As part of my DJ'ing thing, I am now holding shows online, streaming to
Youtube and what-not. I installed an app to turn my phone into a 1080p
camera... cheaper than buying a new web cam or trying to turn my idiotic
Go Pro camera into a sensible digital device. This app won't allow me to
use until I give it permission to access both my camera and microphone,
even though I only need the former. Fair point, you can disable the mic
in the software once it's loaded, but you can't open the app if you take
away its ability to reach the microphone as a base rule.

Plenty of social apps used by several adults behave in this way. For
those that are configurable, it's too much admin. for folk, and they
simply trust the app's author to "have their best interests at heart".
And as I said before, people will give your app one try, maybe two. If
it's too complicated, they move on, and part of that includes them
tapping every little dialog box that says, "Agree and Continue".


> Yep… As I said, 95-97% of adults are in this camp. But I bet it’s closer to 100%
> of the 4-5 year olds, given the chance.

You're generous on the adults, but agree re: the kids :-).


> Actually, I appreciate the way Apple has done this. They specifically don’t use
> your data, they just transport it. They encrypt it so that even they can’t see it.
>
> Google, OTOH, not so much.
>
> iCloud is the opposite of what I am railing against. It’s rather well implemented
> and does contain strong privacy protections. So much so that it has frustrated
> multiple governments.
>
> 	Subpoena — Give us user X’s data.
> 	Apple — Well, we can give you the encrypted stuff we have, but we don’t
> 			have the key, so good luck with it.
> 	Government — Decrypt it for us.
> 	Apple — We don’t have the key, we can’t do that.
> 	Government — Install a back door.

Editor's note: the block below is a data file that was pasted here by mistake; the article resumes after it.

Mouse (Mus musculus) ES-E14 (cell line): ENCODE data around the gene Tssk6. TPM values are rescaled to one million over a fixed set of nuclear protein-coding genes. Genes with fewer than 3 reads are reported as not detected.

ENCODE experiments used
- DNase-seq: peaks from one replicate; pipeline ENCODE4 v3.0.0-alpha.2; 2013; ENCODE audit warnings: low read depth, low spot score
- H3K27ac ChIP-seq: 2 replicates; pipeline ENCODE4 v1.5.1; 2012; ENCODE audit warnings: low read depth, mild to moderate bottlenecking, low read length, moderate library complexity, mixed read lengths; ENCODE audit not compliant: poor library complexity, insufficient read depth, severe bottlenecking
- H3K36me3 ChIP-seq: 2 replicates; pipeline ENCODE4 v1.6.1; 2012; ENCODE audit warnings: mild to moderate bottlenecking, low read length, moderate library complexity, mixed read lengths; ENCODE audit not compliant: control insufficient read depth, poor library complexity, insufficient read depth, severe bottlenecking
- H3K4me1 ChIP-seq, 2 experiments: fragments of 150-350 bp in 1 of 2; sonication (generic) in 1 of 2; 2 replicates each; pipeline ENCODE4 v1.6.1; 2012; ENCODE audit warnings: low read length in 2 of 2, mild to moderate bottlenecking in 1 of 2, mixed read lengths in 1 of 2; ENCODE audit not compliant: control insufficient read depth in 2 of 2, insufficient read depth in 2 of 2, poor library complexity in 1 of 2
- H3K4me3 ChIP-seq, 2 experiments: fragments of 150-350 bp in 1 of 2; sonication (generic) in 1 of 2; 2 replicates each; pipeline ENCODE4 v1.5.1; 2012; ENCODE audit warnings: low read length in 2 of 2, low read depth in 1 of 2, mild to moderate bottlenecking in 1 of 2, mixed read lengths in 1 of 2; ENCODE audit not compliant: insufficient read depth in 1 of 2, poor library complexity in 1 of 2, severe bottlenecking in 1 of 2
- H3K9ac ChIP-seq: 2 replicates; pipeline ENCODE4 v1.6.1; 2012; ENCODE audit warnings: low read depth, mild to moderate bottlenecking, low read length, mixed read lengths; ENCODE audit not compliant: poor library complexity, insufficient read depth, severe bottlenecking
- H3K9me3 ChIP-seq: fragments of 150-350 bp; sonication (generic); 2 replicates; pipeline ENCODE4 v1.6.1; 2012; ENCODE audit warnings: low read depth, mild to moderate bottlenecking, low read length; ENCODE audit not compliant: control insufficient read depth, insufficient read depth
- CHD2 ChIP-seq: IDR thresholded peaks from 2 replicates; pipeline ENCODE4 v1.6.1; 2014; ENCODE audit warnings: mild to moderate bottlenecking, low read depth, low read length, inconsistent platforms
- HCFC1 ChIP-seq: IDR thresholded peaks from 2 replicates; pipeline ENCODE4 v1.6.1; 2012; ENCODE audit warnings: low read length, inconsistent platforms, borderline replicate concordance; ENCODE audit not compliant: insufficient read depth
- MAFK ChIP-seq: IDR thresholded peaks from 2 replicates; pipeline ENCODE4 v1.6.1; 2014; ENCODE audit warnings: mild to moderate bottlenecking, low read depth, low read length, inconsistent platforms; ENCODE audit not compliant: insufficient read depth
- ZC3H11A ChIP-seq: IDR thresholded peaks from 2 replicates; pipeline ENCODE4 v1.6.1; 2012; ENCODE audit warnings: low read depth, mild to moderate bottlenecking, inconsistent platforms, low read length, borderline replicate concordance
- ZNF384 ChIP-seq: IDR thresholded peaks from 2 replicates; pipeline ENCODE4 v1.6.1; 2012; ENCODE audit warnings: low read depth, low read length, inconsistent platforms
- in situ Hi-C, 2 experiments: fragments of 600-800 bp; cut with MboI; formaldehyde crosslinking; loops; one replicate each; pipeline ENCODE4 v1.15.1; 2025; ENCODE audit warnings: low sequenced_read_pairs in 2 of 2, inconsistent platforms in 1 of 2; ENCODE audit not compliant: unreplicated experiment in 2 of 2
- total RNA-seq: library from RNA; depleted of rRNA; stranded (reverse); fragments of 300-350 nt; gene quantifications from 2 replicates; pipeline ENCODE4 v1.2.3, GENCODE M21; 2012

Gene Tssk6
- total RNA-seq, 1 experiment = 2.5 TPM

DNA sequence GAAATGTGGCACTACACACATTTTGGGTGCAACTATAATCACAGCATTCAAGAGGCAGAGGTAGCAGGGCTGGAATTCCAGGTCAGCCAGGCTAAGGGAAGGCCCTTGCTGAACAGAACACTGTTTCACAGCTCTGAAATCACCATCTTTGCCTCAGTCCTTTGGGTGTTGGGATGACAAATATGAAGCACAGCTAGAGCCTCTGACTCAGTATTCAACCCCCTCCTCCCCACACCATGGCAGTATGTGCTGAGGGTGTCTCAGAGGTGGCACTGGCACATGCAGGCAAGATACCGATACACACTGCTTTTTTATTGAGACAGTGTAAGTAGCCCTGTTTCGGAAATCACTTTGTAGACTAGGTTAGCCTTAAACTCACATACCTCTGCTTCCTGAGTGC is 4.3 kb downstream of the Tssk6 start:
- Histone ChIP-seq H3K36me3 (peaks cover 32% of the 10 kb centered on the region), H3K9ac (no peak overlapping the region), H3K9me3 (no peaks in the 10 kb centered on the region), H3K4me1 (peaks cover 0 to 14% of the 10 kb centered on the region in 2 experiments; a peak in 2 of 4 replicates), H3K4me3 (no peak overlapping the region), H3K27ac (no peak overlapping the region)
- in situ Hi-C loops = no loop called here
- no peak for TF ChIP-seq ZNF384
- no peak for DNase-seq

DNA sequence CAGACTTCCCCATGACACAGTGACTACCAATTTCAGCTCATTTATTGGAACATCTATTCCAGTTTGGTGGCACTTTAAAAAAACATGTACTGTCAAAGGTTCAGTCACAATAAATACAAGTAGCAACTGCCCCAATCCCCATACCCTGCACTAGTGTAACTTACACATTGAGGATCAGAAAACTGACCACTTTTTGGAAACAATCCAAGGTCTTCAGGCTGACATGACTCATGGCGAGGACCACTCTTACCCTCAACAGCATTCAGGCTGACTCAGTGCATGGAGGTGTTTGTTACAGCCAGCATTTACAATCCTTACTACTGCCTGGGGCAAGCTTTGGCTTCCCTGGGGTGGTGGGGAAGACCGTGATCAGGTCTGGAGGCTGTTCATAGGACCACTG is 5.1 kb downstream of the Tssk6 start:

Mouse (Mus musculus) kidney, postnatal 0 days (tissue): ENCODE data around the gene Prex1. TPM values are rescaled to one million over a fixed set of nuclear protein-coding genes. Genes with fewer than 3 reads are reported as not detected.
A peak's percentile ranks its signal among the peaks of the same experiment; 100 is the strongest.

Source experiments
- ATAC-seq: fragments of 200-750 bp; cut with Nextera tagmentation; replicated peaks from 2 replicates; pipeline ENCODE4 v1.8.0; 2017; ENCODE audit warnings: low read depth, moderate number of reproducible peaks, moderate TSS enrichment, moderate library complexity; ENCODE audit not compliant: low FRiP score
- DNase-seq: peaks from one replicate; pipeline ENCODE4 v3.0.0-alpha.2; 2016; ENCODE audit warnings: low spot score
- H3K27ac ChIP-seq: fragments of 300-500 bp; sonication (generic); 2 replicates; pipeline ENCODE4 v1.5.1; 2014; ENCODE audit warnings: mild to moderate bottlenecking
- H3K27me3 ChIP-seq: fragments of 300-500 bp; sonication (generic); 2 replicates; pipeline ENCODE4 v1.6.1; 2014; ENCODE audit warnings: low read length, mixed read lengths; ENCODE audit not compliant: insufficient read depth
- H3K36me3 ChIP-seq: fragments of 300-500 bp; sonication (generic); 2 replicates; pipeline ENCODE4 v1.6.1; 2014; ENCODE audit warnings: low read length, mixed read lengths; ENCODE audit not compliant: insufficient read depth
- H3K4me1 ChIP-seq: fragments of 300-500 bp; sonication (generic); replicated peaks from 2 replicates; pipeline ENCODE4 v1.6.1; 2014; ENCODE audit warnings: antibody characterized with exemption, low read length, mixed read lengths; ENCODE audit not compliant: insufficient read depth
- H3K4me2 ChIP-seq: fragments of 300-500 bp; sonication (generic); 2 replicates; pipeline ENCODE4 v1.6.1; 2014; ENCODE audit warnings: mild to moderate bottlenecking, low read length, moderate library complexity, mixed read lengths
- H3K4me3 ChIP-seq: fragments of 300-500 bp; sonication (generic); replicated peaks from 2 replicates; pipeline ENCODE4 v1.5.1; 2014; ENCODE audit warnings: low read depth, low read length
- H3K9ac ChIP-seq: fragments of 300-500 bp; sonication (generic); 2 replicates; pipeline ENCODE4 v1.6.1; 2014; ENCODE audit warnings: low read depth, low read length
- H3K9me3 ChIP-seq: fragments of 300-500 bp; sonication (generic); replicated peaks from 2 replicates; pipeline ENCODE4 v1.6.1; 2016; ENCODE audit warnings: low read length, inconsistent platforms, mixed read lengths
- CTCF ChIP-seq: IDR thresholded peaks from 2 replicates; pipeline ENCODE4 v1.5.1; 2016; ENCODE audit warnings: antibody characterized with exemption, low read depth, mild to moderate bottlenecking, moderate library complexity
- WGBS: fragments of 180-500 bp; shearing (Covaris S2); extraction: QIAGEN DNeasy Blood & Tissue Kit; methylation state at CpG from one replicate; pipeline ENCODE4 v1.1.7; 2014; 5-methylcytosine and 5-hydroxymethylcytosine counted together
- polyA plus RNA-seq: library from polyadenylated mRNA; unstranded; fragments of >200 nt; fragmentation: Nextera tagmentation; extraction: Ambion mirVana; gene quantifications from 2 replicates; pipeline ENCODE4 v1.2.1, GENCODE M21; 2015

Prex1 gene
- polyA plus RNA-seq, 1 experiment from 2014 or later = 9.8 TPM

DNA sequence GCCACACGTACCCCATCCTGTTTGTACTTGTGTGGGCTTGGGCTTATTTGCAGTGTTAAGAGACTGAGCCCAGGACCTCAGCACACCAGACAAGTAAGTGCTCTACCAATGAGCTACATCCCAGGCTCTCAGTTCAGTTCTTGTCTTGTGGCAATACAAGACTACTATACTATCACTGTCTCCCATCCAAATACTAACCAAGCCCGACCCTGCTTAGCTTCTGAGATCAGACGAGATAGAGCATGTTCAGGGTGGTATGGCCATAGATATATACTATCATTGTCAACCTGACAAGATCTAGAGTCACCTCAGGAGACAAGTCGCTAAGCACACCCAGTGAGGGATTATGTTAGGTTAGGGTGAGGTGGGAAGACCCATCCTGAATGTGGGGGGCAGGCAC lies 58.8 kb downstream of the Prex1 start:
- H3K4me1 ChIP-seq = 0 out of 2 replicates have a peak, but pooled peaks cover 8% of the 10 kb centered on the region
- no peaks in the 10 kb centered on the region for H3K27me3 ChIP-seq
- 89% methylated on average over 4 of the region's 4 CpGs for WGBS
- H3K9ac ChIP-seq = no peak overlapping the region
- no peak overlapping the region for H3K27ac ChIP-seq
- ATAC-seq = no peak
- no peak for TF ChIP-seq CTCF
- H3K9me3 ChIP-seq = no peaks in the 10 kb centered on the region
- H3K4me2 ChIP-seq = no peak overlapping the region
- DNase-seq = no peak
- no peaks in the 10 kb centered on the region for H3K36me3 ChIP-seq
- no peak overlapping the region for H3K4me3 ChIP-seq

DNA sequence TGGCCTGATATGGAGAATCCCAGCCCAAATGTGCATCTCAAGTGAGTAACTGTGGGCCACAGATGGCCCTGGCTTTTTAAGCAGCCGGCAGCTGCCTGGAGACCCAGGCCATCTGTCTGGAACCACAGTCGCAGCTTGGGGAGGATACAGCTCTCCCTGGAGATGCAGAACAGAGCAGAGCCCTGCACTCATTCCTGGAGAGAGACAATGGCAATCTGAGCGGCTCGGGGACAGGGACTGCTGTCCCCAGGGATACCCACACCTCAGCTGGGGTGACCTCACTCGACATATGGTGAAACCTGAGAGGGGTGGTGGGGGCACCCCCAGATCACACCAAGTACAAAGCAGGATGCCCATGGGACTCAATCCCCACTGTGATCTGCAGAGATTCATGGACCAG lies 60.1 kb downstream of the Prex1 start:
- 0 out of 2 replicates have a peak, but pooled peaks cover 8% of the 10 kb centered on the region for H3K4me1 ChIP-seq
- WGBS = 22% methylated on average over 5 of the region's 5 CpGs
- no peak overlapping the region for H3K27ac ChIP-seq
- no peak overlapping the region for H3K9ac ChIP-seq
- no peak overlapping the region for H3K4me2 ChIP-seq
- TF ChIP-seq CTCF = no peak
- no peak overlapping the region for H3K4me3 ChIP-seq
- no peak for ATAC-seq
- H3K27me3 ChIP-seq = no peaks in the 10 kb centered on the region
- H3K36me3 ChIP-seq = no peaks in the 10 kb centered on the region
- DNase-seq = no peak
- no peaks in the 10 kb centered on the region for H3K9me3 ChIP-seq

> 	Apple — Uh, no.
>
> This almost went to a US test case after the shooting in San Bernardino in 2016.
>
> https://en.wikipedia.org/wiki/FBI–Apple_encryption_dispute
>
> Though that was an iPhone and not iCloud, it showed Apple’s commitment to
> getting this right. The only reason it didn’t become a test case was because the
> FBI found a third party that hacked the phone for them (the vulnerability
> they exploited was limited to older phones, Apple hardware of the time could
> not be broken this way).
>
> It’s not clear how the case would turn out or what Apple would do if they lost.

I largely agree with how Apple (advertise that they) protect privacy.
But my point wasn't that or to pick on them. My point was very few of us
will actually check to verify that the privacy claims being advanced by
a service provider or vendor are actually true. Most people will blindly
assume that the provider has their best interests at heart, has thought
about it all, and that they can take them at their word for it. After
all, they are a big name brand with a globally-recognized company logo
and service, surely they did they checked all the boxes before pushing
out this app/service, right?

Most folk will go after the convenience, because in that convenience,
they perceive value, and the providers know how to keep that value
coming to them to retain their patronage.

You, me and the rest of the folk on the list will be a little bit more
discerning, a lot less trusting, and generally always suspicious. But
that's about what, +/-10,000 people in a sea of billions? More,